NANCY HAYNES anomalies and non-sequitursby Anna Tome
Regina Rex Gallery | March 1 - April 12, 2015
There are countless under-recognized—but nonetheless exceptional—artists working quietly away in our midst here in New York: Nancy Haynes is choice among them. Her recent solo show, anomalies and non-sequiturs, was presented by the rigorous and astute 13 member collective, Regina Rex, in a format that greatly served the work by including selections from different series, going as far back as the 1970s. As one walked through gallery, one witnessed an artist—self taught, remarkably—inventing her own forms and paying homage to her forbearers, all the while conscious of her own status as a woman painter coming up in the male dominated art world of New York in the 60s, 70s, and 80s. On the whole, this show made one think about what it means for a woman of Haynes’s generation to be an abstract painter, and further, to be a contemporary painter ever-concerned with the use and depiction of light in painting.
For example, “photographic memory” (1992) is a photograph of the artist’s bookshelf of feminist texts and criticism made in a differing response to a Vik Muniz photograph of a bookshelf touting the great 20th century thinkers in which there was a troubling absence of women. Then, there were a handful of works from her series, empty narratives: thinly painted oil and enamel rectangles on linen, inspired by the tenebrous, inscrutable graphite drawings of Seurat. Also included were four works from her masterful ma series , which capture light so acutely they achieve a synthetic effect. Finally, at the end of the front gallery was “extrtravagate” (1974), a tiny two-panel work with glow in the dark paint and oil on wood from her pocket paintings series—these works all intimating a relationship to painting as cerebral as it is physical. There is a steady and persistent history shown in which the painter constantly tries to mitigate that cynical distance in contemporary art between surface, stroke, and meaning. More generally, they also capture an overlap between the ways consciousness is built (ie, through repetitive, abstract strokes) and it’s essential impermanence (as meaning dissipates through that abstraction).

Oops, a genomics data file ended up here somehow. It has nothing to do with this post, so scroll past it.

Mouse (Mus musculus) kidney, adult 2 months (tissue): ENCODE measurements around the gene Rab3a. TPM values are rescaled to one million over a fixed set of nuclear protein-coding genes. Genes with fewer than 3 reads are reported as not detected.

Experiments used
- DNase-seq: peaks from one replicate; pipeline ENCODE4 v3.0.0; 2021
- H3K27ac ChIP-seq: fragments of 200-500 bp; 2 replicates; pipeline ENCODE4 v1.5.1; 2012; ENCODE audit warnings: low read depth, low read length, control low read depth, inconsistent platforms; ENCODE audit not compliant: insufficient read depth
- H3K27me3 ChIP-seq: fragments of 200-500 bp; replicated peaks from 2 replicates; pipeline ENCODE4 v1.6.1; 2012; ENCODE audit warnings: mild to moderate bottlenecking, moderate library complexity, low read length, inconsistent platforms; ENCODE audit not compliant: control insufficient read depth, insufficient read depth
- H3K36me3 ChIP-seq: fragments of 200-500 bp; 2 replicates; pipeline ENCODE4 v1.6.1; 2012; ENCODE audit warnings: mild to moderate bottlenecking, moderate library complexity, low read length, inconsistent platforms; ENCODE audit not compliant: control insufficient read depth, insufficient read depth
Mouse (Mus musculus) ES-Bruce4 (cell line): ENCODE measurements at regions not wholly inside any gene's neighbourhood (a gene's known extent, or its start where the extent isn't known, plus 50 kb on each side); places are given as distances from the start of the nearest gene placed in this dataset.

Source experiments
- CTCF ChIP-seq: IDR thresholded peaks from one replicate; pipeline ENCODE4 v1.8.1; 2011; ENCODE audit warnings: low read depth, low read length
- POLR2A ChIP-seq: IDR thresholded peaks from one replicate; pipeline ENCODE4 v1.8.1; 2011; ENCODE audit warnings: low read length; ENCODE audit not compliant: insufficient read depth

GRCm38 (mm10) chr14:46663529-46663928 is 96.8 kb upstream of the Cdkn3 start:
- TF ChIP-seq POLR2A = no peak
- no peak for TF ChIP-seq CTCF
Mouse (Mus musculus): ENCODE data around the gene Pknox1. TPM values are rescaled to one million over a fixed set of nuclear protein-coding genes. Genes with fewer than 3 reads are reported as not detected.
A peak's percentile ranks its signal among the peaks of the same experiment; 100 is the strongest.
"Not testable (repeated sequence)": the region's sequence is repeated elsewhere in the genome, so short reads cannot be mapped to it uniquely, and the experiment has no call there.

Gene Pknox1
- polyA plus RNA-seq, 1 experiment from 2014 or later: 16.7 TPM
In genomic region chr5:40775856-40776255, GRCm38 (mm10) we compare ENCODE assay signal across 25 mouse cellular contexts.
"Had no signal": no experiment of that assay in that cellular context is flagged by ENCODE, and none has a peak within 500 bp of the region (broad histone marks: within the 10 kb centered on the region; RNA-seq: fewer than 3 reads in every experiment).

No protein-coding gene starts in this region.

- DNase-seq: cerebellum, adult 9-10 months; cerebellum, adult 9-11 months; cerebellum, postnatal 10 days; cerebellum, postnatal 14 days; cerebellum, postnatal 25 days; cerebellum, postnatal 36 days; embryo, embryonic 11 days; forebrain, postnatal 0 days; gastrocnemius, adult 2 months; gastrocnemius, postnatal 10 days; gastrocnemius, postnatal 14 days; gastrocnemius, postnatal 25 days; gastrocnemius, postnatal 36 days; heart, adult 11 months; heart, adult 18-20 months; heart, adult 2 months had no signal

Following the tiny glow in the dark surface of “extrtravagate,” five large glow-in-the-dark canvases hung in the back gallery. This newest body of work, Fugitive Drawings, included a sculpture in the center of the room, “the saint’s lectern” (2015) and worked off of an earlier series, fugitive paintings (1990s), in which the fugitive—in this case meaning “fleeting, transitory, or elusive”—quality of paint is brought forefront. In her earlier fugitive paintings she used oil colors known to change in color over time, such as naples yellow and lead white, allowing the paint’s initial state to escape.
In this case, Haynes uses glow-in-the-dark paint to emphasize this transitional state. The canvases push color towards a third dimension—the space outside the canvas—in the form of light emitted from its surface. This was further enhanced by thin tubes of black lighting that hung from the ceiling above. Taking cues from Francis Picabia and Chris Ofili, each canvas has two graphite drawings layered over one another. The timorous drawings were faithful copies of works by artists and architects she wished to pay homage to, including Henri Matisse, Katsushika Hokusai, George Braque, Lyubov Popova, and of course, the women: Anni Albers, Mary Heilmann, and the architect Anne Tyng—that Anne Tyng worked mostly unacknowledged under Lois Kahn for decades and fathered his illegitimate child is an interesting anecdote.
In the middle of the room stood “the saint’s lectern” (2015), an exact replica of St. Francis’s lectern from Bellini’s “St. Francis in Ecstasy” (c. 1480). To return to Bellini here is to emphasize Haynes’s interest in the use of light in painting, which ultimately supports a greater concern: to test the ability of paint to engender ideas. On top of the desk sat a medium sized, rough-hewn scrap of cullet glass, known as “depression glass” or “uranium glass,” also sitting under a black light lamp. (The glass rock is an analogue to the skull that sits on the lectern of St. Francis, a harbinger of death.) As the name indicates, uranium glass was first made in the Great Depression and emits a toxic green glow due to trace amounts of uranium added before melting. Again, Haynes’s newest iteration of light is fugitive, escaping from the canvas and into this supernatural rock—turning the back room of the gallery into a mad scientist’s lab or architect’s studio.
The mix of historical allusion and the impermanent, synthetic light of the glow-in-the-dark paint drew out such parallel elements from the works in the front room, making the cognizant dialogue with history and hyper-delicate application of paint in past works highly persuasive through their stately installation.
- Ma is Japanese term that roughly translates to “interval” or “negative space” and refers to an imaginary state between being and non-bein